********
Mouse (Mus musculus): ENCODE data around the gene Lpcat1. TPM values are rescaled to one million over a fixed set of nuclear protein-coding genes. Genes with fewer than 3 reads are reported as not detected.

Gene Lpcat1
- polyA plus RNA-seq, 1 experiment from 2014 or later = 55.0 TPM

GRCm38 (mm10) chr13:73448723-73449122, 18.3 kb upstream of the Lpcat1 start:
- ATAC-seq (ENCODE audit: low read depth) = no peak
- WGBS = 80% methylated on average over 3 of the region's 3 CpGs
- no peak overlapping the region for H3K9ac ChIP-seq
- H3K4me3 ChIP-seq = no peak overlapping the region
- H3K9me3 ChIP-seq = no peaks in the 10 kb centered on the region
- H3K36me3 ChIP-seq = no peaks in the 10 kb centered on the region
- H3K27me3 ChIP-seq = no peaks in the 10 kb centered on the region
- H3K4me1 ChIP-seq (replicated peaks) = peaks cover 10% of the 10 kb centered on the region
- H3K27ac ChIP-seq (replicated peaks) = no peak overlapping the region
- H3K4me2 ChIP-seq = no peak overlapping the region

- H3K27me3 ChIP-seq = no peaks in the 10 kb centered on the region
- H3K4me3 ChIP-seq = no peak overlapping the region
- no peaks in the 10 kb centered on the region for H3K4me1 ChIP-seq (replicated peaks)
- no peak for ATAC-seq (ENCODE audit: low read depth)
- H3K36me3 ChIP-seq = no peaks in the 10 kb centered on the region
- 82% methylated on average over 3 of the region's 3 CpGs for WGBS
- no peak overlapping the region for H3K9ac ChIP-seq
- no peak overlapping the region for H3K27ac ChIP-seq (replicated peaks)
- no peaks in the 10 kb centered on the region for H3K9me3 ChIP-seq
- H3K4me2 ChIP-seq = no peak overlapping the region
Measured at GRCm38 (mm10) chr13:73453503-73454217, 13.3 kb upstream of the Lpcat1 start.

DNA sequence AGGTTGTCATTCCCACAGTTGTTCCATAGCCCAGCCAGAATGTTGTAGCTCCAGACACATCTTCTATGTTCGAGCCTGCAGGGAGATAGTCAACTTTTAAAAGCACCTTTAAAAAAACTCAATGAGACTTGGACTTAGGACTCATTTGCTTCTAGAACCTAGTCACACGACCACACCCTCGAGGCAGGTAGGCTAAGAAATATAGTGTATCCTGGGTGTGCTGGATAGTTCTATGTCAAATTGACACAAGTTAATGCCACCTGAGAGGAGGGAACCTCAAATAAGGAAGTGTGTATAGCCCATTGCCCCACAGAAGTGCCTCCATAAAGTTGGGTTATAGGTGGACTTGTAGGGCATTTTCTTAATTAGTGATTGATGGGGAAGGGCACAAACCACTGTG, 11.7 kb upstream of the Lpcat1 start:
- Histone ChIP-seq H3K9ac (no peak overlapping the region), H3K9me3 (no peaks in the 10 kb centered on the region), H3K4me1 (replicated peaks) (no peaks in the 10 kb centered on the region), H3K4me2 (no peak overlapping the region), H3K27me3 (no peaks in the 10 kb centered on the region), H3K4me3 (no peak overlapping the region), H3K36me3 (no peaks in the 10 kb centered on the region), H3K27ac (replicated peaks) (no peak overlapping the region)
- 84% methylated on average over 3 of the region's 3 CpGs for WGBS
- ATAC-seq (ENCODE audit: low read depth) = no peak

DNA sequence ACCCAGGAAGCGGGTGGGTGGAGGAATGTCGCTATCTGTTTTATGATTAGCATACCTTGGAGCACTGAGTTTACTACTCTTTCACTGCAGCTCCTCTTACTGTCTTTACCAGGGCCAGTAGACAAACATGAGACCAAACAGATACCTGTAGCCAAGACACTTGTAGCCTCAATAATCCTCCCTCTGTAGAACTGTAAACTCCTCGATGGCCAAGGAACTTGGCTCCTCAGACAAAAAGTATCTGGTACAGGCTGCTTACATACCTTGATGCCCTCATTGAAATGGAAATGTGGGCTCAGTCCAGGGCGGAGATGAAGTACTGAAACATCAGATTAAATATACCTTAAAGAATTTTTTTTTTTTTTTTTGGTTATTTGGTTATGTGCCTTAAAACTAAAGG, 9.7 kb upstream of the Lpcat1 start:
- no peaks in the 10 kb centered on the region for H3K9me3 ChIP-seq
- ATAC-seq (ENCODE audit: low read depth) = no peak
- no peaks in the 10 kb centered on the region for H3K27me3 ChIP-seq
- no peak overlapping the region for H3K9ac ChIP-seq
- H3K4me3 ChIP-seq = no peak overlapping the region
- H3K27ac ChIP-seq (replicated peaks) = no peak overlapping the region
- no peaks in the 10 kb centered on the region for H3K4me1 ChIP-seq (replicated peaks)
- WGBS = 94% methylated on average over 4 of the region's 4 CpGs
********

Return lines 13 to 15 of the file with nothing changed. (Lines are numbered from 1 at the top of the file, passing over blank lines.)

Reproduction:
- H3K27ac ChIP-seq (replicated peaks) = no peak overlapping the region
- H3K4me2 ChIP-seq = no peak overlapping the region

- H3K27me3 ChIP-seq = no peaks in the 10 kb centered on the region